The small pick-up in global growth expected this year is insufficient to reduce inequalities around the world, the OECD said today as it called on nations to launch reforms to remedy the situation. “We need a more inclusive, rules-based globalisation that works for all, centred on people’s well-being” said OECD chief Angel Gurria, as the body released updated economic forecasts. The Organisation for Economic Cooperation and Development, which provides analysis and policy advice to advanced economies, increased its forecast for global growth this year by two tenths of a percentage point to 3.5 per cent on a recovery in global trade, even if remains below the levels before the onset of the global economic crisis. “This still-modest cyclical expansion is not yet robust enough to yield a durable improvement in potential output or to reduce persistent inequalities,” said the OECD’s chief economist, Catherine Mann. She said changes to budget policies could both improve the well-being of citizens, as well as have positive effects globally. Danish Prime Minister Lars Rasmussen, who was presiding over the OECD’s ministerial meeting, warned national policies needed to take into account those left behind by globalisation.
“We have to realise that the challenges of globalisation also need a national response. Not in a sense of increased protectionism (…), but by making the reforms,” said Rasmussen. We need “initiatives that ensure job creation instead of job preservation. We need to provide life-long education at all levels to all people in our societies,” he said. Denmark is a model to many on how to handle the challenge of globalisation. Its “flexicurity” system gives companies the flexibility to easily shed workers when business slows, but workers the security of generous unemployment benefits and training programmes. The OECD has found that deeper trade ties with global value chains increased productivity and well-being, but at the same also caused job losses, in particular in manufacturing. The OECD also updated its country growth forecasts.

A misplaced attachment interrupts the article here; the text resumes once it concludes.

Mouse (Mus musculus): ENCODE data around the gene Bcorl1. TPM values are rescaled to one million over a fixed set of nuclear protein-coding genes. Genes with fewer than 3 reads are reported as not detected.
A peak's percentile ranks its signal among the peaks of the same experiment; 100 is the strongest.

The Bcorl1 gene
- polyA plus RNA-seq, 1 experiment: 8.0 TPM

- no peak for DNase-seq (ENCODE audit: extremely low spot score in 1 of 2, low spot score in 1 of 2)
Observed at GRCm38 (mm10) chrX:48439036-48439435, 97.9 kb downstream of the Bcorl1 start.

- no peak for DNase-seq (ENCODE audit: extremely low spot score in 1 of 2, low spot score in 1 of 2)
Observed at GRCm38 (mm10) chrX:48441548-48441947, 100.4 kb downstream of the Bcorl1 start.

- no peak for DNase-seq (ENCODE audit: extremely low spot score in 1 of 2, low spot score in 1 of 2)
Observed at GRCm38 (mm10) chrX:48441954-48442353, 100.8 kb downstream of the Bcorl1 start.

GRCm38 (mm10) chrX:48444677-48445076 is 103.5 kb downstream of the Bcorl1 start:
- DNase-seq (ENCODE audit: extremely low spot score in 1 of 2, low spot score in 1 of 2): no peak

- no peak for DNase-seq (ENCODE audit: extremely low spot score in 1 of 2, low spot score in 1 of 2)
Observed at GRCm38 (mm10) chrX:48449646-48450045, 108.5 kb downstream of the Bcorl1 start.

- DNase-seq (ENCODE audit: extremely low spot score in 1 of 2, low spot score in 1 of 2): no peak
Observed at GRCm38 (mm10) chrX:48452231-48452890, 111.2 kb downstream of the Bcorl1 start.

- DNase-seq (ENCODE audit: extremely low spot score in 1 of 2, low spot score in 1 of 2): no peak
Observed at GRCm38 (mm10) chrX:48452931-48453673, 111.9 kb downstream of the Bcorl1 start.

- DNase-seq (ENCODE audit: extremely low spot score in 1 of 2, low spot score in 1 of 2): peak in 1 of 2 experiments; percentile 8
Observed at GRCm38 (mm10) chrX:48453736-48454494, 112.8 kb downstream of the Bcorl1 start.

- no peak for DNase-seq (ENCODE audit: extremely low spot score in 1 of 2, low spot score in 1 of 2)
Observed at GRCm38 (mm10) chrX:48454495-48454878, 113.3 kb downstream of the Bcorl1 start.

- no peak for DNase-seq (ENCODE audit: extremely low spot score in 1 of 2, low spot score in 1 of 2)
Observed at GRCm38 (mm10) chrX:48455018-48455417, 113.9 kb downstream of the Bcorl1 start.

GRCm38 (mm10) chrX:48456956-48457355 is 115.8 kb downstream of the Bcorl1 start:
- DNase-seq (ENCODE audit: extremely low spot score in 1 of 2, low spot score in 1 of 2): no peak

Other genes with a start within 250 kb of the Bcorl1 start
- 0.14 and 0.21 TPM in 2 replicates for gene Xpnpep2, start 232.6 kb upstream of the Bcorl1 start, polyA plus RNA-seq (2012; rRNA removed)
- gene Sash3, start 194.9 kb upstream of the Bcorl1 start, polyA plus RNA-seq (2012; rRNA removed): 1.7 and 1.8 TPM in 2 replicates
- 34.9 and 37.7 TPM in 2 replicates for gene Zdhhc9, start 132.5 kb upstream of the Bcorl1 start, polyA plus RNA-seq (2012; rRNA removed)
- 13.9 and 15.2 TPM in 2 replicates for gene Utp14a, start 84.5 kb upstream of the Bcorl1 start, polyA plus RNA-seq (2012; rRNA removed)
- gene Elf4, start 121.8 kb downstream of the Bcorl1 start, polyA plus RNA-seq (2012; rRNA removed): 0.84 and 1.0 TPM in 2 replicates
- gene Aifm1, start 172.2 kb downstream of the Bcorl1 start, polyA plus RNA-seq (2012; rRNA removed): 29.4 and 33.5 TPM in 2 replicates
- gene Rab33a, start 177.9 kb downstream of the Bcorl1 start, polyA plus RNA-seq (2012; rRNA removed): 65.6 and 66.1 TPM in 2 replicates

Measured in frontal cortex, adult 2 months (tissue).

It cut its outlook for US economic growth by three tenths of a point to 2.1 per cent after a weak first quarter. Meanwhile, for the eurozone the OECD increased its forecast by two tenths of a point to 1.8 per cent, led by Germany with 2.0 per cent growth. It raised its forecast for China by a tenth of a point to 6.6 per cent, as it did for India to 7.3 per cent. The OECD confirmed its forecast that Brazil would escape recession this year. It now sees the nation posting 0.7 per cent growth instead of its earlier forecast of 0.3 per cent.